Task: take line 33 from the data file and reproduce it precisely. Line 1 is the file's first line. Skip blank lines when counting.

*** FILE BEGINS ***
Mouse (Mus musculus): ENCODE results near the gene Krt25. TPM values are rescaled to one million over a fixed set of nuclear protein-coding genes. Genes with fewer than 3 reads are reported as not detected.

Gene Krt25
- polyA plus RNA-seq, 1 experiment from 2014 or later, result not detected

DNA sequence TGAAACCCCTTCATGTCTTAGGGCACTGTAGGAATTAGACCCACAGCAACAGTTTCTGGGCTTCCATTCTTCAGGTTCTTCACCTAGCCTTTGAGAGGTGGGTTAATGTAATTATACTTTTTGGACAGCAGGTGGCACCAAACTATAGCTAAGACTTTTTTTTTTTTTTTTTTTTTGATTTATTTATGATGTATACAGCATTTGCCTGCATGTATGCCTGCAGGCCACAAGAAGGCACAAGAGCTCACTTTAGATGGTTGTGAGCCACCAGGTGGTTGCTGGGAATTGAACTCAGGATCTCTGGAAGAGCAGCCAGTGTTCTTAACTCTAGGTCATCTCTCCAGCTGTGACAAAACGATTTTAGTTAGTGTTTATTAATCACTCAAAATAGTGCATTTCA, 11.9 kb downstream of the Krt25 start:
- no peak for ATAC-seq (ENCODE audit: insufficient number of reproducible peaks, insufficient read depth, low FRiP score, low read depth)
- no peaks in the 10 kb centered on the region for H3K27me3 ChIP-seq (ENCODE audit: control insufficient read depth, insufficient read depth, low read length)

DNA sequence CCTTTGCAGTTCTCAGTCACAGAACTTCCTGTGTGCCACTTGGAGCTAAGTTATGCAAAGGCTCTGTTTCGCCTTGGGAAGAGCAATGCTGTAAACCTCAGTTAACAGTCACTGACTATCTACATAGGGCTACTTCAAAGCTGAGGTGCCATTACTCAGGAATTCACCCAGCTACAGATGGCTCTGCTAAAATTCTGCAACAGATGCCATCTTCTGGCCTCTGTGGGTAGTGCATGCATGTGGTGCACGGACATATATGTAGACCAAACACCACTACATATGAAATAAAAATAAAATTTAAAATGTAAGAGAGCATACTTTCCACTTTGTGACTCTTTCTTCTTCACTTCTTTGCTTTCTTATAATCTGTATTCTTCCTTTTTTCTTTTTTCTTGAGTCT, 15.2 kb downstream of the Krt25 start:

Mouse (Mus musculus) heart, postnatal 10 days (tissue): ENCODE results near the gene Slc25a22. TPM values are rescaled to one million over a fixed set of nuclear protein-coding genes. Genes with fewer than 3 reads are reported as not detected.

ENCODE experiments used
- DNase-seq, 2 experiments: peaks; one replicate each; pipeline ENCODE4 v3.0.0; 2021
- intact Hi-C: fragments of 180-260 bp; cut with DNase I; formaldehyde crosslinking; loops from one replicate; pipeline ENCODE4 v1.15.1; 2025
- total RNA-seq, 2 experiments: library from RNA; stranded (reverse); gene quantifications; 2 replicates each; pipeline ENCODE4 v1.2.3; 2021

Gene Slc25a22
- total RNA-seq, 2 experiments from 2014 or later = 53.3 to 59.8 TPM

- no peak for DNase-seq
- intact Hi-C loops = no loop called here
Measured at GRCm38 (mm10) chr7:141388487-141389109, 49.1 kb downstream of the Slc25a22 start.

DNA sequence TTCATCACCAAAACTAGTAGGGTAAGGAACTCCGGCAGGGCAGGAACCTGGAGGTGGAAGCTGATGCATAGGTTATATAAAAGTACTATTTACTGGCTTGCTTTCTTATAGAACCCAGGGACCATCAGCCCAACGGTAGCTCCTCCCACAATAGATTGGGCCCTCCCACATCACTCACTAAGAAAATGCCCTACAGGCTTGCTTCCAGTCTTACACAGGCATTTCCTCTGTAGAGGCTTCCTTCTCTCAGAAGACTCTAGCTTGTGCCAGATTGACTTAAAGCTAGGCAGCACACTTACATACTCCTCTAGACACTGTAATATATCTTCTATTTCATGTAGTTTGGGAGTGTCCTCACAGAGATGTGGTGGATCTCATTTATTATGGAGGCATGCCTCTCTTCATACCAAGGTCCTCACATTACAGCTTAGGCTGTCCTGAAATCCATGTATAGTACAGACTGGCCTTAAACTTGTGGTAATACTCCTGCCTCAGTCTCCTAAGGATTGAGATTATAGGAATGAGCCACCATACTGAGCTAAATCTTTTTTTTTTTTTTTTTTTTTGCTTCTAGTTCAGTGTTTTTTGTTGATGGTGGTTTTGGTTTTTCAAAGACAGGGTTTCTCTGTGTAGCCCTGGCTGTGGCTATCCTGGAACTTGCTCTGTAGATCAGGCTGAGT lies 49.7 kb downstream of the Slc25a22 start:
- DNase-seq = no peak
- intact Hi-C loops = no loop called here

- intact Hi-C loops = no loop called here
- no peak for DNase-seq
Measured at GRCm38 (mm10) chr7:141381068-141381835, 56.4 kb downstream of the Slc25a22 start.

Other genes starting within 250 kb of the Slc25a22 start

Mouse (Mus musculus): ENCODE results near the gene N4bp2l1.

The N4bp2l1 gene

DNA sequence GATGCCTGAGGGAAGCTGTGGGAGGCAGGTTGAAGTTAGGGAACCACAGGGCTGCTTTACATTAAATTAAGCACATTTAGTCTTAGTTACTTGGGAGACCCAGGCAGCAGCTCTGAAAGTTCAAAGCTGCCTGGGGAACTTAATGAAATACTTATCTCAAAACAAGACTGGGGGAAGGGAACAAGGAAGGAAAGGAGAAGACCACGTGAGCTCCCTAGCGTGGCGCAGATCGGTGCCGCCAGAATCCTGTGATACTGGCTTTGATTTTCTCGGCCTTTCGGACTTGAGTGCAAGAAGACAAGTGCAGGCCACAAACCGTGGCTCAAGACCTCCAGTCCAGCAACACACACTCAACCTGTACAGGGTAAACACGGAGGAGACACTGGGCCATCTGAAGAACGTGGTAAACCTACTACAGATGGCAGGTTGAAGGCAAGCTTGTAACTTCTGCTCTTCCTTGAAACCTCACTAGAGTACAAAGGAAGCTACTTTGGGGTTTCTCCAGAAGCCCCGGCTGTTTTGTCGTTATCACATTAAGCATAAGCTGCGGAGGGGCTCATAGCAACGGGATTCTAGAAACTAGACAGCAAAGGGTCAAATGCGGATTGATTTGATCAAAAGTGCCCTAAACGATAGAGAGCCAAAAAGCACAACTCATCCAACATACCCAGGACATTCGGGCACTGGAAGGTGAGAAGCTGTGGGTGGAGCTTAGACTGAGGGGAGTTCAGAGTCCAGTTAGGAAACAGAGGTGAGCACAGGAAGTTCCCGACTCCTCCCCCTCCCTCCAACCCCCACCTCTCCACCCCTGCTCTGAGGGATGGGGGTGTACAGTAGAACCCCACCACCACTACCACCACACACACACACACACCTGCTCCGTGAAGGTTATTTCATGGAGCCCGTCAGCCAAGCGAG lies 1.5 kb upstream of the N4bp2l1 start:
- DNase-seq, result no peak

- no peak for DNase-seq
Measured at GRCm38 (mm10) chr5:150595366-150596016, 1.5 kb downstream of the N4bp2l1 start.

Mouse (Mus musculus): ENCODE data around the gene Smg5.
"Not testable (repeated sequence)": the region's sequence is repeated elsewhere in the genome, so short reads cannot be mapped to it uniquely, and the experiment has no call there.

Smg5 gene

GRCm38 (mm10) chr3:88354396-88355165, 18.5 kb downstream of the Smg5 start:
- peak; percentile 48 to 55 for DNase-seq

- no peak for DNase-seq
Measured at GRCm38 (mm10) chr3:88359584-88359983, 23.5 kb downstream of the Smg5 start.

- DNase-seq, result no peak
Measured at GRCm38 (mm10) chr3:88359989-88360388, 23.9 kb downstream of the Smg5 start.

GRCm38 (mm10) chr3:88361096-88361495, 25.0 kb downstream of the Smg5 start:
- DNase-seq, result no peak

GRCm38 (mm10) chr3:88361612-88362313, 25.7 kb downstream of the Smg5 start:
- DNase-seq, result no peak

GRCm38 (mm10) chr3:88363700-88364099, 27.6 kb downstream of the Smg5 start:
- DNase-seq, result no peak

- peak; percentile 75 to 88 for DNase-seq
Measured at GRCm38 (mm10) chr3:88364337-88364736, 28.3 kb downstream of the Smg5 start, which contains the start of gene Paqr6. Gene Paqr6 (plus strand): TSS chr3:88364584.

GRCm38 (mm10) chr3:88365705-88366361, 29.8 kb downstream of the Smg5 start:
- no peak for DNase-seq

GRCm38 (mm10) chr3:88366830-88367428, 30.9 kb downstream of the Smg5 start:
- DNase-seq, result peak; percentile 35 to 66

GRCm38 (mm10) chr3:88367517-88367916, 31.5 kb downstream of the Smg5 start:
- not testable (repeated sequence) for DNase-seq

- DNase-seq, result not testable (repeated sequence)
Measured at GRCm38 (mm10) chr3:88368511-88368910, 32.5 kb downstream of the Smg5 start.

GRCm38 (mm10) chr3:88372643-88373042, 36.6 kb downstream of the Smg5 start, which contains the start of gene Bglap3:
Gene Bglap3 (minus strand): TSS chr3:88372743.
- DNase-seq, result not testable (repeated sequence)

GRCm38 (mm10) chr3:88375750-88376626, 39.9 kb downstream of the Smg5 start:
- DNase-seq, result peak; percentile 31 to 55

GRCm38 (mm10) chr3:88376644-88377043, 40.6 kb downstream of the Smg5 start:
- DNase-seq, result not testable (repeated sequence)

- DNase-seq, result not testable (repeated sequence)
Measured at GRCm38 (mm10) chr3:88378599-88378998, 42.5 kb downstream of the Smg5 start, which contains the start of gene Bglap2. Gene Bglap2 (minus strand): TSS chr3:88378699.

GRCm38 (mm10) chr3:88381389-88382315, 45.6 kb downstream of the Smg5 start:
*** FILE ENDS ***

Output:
Smg5 gene